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  1. #21

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    OK ID-11 1:1 at 13:00 gave me negatives (er, I mean positives) that were about as good as the best I had done with Selectol. So then I did ID-11 stock at 13:00 and finally I have some film that's looking pretty good in terms of density. It occurs to me that fog on this film will look like a lack of ability to achieve full black, so at this point am I looking at fogged film, or at film that still needs more development? I think I'll try another roll at something like ID-11 stock for 20:00 and see if it answers that question.

    Duncan

  2. #22
    Rick A's Avatar
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    Maybe developing at a lower temperture for longer will minimize fog.
    Rick A
    Argentum aevum

  3. #23

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    That's a point I should mention - all these times are with the developer at 70 degrees, since that's what the original D-97 spec was. I'm not saying there is fog (given the film's speed, it's about as fog-impervious as they come!) it was just a thought, that fog is backwards on this film from negative film.

    The 20 minute stock solution process looks to give about as dense a rebate as I'm going to get. I'll have to compare it to the 13:00 version once they're both dry, but I think it's safe to say somewhere in that range is as developed as it's going to get.

    Duncan
    Last edited by frobozz; 07-10-2011 at 03:08 PM. Click to view previous post history.

  4. #24

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    Well, didn't get to it today. But I will shoot a long roll and spit it up into sections for development tomorrow. I might also try the P3200 setting on my phototherm which is 85 degrees instead of 75.

    I'm actually really excited about this film and about possibly using some slide duplication film to do photography of some local water fountains, I love doing it, but always stuck with huge depth of fields, this slower film should give me the shallow depth of field I"m looking for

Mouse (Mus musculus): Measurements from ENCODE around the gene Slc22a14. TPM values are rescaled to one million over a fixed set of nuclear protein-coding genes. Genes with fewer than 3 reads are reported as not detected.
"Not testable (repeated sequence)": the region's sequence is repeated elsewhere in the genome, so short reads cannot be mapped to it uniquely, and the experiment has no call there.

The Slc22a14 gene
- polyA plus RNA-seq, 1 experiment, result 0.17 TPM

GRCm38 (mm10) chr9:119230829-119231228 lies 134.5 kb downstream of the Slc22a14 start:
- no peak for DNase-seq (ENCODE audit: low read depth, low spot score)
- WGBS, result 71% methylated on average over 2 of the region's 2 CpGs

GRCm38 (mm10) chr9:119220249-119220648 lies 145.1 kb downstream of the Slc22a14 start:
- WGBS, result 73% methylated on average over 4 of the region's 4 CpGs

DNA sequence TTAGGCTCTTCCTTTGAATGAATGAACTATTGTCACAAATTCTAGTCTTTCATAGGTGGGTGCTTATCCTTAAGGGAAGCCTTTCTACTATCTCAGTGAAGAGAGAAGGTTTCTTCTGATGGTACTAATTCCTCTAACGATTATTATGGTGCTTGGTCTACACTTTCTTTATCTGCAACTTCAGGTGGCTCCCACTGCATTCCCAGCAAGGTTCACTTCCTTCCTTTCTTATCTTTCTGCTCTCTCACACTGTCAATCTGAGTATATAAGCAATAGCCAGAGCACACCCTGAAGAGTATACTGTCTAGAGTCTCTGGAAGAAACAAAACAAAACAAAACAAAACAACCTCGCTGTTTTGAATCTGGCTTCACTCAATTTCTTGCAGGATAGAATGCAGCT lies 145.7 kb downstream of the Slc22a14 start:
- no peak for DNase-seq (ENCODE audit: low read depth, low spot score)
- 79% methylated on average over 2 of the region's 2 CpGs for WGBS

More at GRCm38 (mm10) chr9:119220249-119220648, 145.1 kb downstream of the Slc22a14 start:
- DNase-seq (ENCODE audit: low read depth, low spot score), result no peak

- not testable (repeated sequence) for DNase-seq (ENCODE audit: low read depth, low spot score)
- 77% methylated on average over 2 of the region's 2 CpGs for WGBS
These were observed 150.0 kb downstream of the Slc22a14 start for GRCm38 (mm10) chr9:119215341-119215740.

5. #25

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    Yeah, if you want to shoot wide open at long exposures, this is the film for you!

    So here are the results after the film dried. First is ID-11 1:1 for 13:00 at 70 degrees F. The results look pretty good, with just a touch of thinness to the black areas of the film:




    (That smudge in the middle is a dog on a leash who wandered into the picture during the 16 second exposure...)

    Next is ID-11 stock solution for 13:00 at 70 degrees F. I'm very happy with the results of this in terms of black density. I think one thing that threw me a bit is that black on this film (clear base) is never going to look as black as I'm used to on B&W negative film with its darker base. Plus I think the emulsion is just flat out a thinner coating. I mean, before you even expose it you can see right through it! The results here are about a half stop too dark - maybe because of more development, maybe because the light was fading... but I was bracketing full stops. Could no doubt be fixed in printing but I was scanning with no correction at all to show the actual results:




    Last we have ID-11 stock solution for 20:00 at 70 degrees F. This was just flat out too much development. Even the clear sections of the film were starting to turn grey again! But the black portions didn't look appreciably blacker than the 13:00 ones, so I'd say at 13:00 I had pretty much fully developed the film to its most usable level. The exposure one stop more exposed than this was actually too thin so I'd say this was a failure in terms of getting the proper tonal range from the film too:





    As in my previous tests where I had shot at a speed of 1 (well, really 1.5 because my meter only goes down to 6, and then I calculated 2 stops more exposure than that as my middle point on bracketing) my best exposures were two stops overexposed from that... meaning the film speed is "negligible" or certainly less than 1. Though I should probably try it with at least one other camera. If the one camera's meter were off at ASA 6, it's not something I would have previously noted, and the guy who did the CLA may not have tested it down there!

    Given the almost certain need for a tripod and stationary subject, I'd say that bracketing the heck out of this stuff when using it isn't that onerous a requirement. And definitely do it by half-stops if you can. (My Canon FD lenses do half stops, but a lot of other lenses don't.)

    Duncan

  6. #26

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    Excellent!!! Looks like I'll be enjoying myself this week when I go to the fountains!

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